I have giant swiss cheese holes in my memories.  Sometimes a sibling will start to tell a story and I’m all, “Wait, what?  I did that?!”  It’s like childhood blackouts, only without the drinking or drugs.  BrightSide’s theory is that I wasn’t sleeping properly (I did toss, turn, and sleepwalk) so my short term memories didn’t get transferred to the long term part of the brain.  (Only he explained it much more science-y than that.)  Could be, I dunno.  Here’s some of what I do remember:

  • I took swim lessons in New Jersey.  They were early in the day and the pool was like ice water – I never wanted to get in.
  • Hanging my little gold angel ornament on the tree every single year.
  • My dad’s chocolate covered cherries on the coffee table every Christmas morning.
  • Playing with kids in Virginia.  Everyone was kneeling on a skateboard to ride down the neighbor’s driveway.  I was sure I could do it, too, but halfway down I got scared and dropped my knees on either side of the skateboard as a sort of makeshift emergency brake.  I then experienced the joy of having my mom paint both knees with mecuricome.  Now that sh*t hurt.
  • That neighbor had a St. Bernard.  It Was So Furry!!
  • Making hot chocolate from the packets and adding extra miniature marshmallows.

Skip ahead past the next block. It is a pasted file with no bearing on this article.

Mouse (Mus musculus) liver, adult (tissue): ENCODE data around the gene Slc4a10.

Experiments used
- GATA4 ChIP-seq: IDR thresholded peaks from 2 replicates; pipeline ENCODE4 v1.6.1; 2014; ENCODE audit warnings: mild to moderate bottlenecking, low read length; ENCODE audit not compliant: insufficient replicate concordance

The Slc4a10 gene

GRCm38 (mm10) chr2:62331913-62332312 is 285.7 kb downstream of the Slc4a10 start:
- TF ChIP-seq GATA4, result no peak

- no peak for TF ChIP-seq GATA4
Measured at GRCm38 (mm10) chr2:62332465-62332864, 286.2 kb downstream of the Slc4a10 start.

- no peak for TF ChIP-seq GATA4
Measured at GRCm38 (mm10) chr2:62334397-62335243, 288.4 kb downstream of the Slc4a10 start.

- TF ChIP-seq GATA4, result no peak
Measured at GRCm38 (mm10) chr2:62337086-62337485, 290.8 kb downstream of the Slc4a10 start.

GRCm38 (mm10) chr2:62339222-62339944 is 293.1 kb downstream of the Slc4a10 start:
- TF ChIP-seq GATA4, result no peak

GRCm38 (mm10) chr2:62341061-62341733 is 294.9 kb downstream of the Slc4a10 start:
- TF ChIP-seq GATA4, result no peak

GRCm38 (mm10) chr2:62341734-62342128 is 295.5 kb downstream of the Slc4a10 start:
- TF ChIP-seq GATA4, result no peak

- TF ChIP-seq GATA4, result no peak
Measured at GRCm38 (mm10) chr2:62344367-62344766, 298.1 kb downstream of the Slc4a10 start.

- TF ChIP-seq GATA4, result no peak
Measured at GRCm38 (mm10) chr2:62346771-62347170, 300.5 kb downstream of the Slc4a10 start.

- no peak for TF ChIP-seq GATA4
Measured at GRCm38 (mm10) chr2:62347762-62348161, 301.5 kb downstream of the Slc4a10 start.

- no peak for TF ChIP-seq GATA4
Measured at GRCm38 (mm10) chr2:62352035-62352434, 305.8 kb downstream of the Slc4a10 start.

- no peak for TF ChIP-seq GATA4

• Licking the batter off the spatula and beaters.
  • I was trying out for a soccer team in New Jersey.  We were down to the final few minutes when the right wing crossed a perfect ball over the field.  It just hung there in the air, calling to me – Laura! Head me into the goal! You can do it!!  I ran toward it, jumped, and felt the ball ricochet off the top of my head – by some miracle it actually landed in the goal.  Never before and never since, but they say timing is everything.

Well, there you go…that’s a bit more of the mind behind the blog.

2 thoughts on “a fresh take on the mind behind RFTM (aka Who’s this chick? redux)

  1. I remember those first days in a new school, the discomfort of being the “new kid on the block”, many many times. I was not an “army brat”, but my father was an asbestos worker, and jobs always seemed to complete too quickly, so off to a new home it would be. 38 schools or something like that over my school life, in nearly as many states. It was an experience that broadened my world view I think, but not something I would wish for many children.

    Liked by 1 person

    • 38 schools, WOW! That’s…remarkable. You come out of it a changed person and the military kids I knew fell one of two ways — either they knew they wanted to join or marry someone military, or they definitively did NOT want their kids to have that life.

      Liked by 1 person

Add your 2 cents here:

Fill in your details below or click an icon to log in:

WordPress.com Logo

You are commenting using your WordPress.com account. Log Out / Change )

Twitter picture

You are commenting using your Twitter account. Log Out / Change )

Facebook photo

You are commenting using your Facebook account. Log Out / Change )

Google+ photo

You are commenting using your Google+ account. Log Out / Change )

Connecting to %s